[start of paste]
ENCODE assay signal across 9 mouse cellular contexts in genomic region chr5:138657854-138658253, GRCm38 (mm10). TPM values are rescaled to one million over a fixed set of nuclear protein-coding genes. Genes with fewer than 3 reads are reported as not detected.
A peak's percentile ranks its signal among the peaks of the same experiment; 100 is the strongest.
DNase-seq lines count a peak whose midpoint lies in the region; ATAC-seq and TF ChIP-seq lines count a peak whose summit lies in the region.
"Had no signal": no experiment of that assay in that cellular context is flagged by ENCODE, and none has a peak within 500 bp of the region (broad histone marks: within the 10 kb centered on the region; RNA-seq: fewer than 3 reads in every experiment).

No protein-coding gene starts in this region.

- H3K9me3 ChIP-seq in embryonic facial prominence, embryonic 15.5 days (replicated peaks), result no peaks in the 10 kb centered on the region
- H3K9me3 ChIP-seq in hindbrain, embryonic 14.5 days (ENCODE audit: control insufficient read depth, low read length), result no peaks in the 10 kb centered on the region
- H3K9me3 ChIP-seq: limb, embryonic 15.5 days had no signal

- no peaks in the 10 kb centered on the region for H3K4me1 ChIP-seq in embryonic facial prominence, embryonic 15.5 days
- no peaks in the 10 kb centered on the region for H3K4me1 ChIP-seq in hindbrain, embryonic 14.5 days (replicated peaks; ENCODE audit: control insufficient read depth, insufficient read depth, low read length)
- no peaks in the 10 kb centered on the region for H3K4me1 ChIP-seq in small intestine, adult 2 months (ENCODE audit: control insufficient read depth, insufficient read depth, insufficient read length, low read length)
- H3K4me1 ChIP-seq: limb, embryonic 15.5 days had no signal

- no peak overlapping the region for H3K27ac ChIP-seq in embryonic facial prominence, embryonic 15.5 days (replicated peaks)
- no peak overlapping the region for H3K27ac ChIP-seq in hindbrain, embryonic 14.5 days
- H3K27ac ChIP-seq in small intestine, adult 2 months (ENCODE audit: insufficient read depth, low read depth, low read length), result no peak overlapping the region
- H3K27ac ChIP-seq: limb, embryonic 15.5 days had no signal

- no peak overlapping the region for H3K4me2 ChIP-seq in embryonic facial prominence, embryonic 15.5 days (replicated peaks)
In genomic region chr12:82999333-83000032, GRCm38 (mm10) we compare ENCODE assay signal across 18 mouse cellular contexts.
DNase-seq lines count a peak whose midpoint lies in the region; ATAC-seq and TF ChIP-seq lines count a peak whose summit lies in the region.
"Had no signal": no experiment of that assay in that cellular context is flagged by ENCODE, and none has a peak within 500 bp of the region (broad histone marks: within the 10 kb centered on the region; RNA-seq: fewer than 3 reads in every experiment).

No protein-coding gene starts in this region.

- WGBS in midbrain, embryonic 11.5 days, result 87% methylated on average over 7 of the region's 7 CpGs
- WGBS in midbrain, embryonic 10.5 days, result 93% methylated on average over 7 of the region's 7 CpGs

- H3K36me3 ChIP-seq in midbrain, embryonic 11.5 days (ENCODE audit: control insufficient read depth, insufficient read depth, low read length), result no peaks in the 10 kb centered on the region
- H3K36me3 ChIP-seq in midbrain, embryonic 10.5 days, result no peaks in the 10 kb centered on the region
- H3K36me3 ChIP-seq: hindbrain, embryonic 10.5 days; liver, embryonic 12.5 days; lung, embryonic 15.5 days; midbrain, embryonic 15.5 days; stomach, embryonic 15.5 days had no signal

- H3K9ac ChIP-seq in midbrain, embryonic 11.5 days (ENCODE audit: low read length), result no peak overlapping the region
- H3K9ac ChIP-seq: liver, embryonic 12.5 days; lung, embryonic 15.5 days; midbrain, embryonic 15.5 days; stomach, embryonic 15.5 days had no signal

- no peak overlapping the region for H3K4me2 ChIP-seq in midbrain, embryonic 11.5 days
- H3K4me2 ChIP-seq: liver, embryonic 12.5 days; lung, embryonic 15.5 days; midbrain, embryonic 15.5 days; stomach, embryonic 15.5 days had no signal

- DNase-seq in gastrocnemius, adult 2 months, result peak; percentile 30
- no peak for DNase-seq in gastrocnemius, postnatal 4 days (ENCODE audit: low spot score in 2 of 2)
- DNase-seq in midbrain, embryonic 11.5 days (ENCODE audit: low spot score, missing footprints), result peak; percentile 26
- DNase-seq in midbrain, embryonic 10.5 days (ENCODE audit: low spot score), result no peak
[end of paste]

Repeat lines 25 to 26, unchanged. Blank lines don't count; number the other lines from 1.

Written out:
- H3K36me3 ChIP-seq in midbrain, embryonic 10.5 days, result no peaks in the 10 kb centered on the region
- H3K36me3 ChIP-seq: hindbrain, embryonic 10.5 days; liver, embryonic 12.5 days; lung, embryonic 15.5 days; midbrain, embryonic 15.5 days; stomach, embryonic 15.5 days had no signal